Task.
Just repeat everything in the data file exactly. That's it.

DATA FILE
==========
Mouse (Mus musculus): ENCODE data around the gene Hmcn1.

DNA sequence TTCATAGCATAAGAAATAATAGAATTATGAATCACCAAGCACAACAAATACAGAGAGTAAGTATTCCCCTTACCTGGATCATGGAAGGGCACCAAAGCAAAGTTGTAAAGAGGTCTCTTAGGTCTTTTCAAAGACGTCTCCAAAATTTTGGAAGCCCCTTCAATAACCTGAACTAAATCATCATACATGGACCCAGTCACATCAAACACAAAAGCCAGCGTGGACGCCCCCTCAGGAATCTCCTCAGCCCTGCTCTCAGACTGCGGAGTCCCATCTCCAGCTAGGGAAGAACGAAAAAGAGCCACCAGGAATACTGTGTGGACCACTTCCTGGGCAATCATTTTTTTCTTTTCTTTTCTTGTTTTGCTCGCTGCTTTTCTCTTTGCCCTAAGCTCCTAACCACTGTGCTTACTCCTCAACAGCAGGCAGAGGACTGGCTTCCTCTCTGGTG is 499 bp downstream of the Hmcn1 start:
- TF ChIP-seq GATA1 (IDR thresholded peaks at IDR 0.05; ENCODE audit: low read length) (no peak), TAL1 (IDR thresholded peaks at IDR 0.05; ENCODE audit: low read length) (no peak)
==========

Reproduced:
Mouse (Mus musculus): ENCODE data around the gene Hmcn1.

DNA sequence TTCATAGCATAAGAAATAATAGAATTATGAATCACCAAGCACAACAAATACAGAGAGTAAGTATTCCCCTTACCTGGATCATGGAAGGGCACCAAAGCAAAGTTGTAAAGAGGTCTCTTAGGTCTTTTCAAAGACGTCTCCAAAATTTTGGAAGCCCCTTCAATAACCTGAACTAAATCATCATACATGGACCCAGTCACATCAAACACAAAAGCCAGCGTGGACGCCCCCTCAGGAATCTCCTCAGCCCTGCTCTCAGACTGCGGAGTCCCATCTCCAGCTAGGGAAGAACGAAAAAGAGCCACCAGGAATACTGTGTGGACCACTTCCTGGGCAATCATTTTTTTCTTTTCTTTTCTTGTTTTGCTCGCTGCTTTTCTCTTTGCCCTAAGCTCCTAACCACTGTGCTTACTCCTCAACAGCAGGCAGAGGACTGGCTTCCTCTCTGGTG is 499 bp downstream of the Hmcn1 start:
- TF ChIP-seq GATA1 (IDR thresholded peaks at IDR 0.05; ENCODE audit: low read length) (no peak), TAL1 (IDR thresholded peaks at IDR 0.05; ENCODE audit: low read length) (no peak)